NASA has selected 14 U.S.-based researchers to join the Ultraviolet Transient Astronomy Satellite (ULTRASAT) science team, among them Anna Y. Q. Ho, assistant professor of astronomy in the College of Arts and Sciences. She has also been appointed co-chair of the gamma ray bursts working group.
Ho and the others chosen will pursue science investigations that will contribute to Israel’s first space telescope mission, planned to launch into geostationary orbit around Earth in 2026.
ULTRASAT will be an ultraviolet (UV) observatory with a 204-square-degree field of view, which is dramatically larger than the other operating UV satellites. It will investigate the secrets of short-duration events in the universe such as tidal disruption events, supernova explosions, and mergers of neutron stars in binary systems.
“ULTRASAT will enable us to answer several longstanding questions in the field through the discovery of long-hypothesized phenomena, the routine discovery of mysterious and rare classes of sources, and the unique physical information that only detailed UV light curves can provide,” said Ho.
Ho’s research focuses on the violent deaths of stars using a variety of telescopes across the Earth and in space. Her research project with ULTRASAT, “An ULTRASAT Census of Fast UV-Luminous Cosmic Explosions With Relativistic Ejecta,” will focus on relativistic stellar explosions – systems in which accretion or rotation of a newborn compact object drives a powerful outflow.
With ULTRASAT, Ho will investigate the physical connections between emerging classes of phenomena and their connection to gamma-ray bursts, including, “orphan” afterglows, low-luminosity GRBs and luminous fast blue optical transients. Her research will set the stage for using ULTRASAT’s 3-year survey to perform the first UV census of relativistic stellar explosions.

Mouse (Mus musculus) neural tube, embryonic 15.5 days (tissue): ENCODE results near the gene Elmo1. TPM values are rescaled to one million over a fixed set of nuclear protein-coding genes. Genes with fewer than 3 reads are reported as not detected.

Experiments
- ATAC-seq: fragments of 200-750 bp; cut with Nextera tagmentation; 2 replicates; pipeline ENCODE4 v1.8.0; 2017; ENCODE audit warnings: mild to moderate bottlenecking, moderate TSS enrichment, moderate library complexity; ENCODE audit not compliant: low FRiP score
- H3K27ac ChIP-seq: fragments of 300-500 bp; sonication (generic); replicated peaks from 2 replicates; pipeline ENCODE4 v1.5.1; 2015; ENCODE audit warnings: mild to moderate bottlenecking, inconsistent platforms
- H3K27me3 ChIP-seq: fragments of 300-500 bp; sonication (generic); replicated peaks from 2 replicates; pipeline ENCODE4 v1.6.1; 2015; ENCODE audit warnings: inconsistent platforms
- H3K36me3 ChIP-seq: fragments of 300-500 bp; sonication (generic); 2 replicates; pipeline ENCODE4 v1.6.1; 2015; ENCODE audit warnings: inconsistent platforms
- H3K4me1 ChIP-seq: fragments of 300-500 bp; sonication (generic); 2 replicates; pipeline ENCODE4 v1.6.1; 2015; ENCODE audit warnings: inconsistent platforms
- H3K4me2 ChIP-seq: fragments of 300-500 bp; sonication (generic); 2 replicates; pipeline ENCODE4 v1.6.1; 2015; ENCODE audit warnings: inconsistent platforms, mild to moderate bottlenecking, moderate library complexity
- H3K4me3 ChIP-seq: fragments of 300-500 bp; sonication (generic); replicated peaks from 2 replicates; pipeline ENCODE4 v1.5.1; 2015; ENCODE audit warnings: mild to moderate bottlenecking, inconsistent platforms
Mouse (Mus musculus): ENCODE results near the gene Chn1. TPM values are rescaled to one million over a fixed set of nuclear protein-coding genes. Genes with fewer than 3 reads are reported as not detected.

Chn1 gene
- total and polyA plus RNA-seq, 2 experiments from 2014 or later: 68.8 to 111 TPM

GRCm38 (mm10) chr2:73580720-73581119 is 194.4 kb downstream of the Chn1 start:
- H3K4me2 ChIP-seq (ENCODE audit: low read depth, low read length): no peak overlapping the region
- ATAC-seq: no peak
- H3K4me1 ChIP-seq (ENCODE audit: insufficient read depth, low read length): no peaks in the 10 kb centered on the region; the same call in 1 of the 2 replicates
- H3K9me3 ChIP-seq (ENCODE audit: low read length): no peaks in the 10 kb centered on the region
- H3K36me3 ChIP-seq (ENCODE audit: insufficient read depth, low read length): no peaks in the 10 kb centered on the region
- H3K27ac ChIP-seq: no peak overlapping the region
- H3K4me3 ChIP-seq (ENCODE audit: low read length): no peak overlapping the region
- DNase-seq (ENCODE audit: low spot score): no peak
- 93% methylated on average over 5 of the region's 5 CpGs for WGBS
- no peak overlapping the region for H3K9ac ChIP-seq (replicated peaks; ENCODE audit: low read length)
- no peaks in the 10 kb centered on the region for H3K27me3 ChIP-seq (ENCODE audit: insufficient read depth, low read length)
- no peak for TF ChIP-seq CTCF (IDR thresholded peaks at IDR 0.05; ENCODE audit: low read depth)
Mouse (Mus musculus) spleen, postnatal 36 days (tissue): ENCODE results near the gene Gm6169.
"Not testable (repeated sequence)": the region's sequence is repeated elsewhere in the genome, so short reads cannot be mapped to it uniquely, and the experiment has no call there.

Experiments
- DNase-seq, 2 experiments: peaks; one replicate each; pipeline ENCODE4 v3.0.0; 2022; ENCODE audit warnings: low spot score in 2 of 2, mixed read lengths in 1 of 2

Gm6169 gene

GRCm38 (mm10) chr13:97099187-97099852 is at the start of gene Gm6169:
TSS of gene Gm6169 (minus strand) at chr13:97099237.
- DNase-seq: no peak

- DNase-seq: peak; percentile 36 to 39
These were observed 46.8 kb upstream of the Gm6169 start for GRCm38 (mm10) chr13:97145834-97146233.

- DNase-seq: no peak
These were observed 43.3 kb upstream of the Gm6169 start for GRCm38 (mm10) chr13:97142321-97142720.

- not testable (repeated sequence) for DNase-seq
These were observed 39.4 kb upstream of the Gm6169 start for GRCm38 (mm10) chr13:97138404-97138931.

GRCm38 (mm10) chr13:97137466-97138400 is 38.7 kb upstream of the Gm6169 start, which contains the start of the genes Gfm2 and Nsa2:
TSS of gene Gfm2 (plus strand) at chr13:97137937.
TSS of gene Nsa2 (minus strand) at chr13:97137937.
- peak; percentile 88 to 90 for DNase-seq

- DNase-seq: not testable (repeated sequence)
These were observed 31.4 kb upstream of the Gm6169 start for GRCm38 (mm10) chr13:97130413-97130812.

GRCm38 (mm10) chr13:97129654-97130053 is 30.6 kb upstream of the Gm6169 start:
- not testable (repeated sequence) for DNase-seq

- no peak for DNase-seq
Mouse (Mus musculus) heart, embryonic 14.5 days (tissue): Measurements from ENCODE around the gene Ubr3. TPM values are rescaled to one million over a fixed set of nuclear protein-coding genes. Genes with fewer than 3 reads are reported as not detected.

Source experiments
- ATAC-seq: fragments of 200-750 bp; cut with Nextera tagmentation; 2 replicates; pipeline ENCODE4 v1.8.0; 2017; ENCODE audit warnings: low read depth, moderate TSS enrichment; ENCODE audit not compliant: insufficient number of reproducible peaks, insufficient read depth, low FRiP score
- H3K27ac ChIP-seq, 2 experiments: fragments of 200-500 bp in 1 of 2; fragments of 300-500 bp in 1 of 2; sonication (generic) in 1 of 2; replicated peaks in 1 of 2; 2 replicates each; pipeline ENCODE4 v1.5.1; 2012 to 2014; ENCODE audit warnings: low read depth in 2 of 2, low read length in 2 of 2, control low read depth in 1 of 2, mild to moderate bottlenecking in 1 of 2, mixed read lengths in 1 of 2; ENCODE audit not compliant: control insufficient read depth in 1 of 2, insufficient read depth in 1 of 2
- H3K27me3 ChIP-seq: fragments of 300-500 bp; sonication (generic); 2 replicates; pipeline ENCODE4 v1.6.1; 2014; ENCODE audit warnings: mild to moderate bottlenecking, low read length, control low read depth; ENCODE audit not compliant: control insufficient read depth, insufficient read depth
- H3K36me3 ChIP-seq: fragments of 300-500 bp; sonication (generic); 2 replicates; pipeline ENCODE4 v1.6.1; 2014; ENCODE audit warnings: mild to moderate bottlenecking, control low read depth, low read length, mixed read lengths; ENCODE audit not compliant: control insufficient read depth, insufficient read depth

Through an agreement between NASA and the Israel Space Agency (ISA), NASA will launch the space telescope, provide the Flight Payload Adapter, and participate in the mission’s science program.
“We welcome the U.S.-based scientists selected by NASA to join the ULTRASAT science team. It is a strong addition to the collaboration, and we look forward to their contributions to the exciting science ULTRASAT will explore,” said Eli Waxman, principal investigator of ULTRASAT from the Weizmann Institute in Israel.
Ho received her Ph.D. in astrophysics from California Institute of Technology and was a Miller Postdoctoral Fellow at the University of California, Berkeley, prior to coming to Cornell. She is an active member of numerous research collaborations, including NASA’s UltraViolet Explorer (UVEX) mission.
Image ESA/Hubble, Creative Commons license 4.0.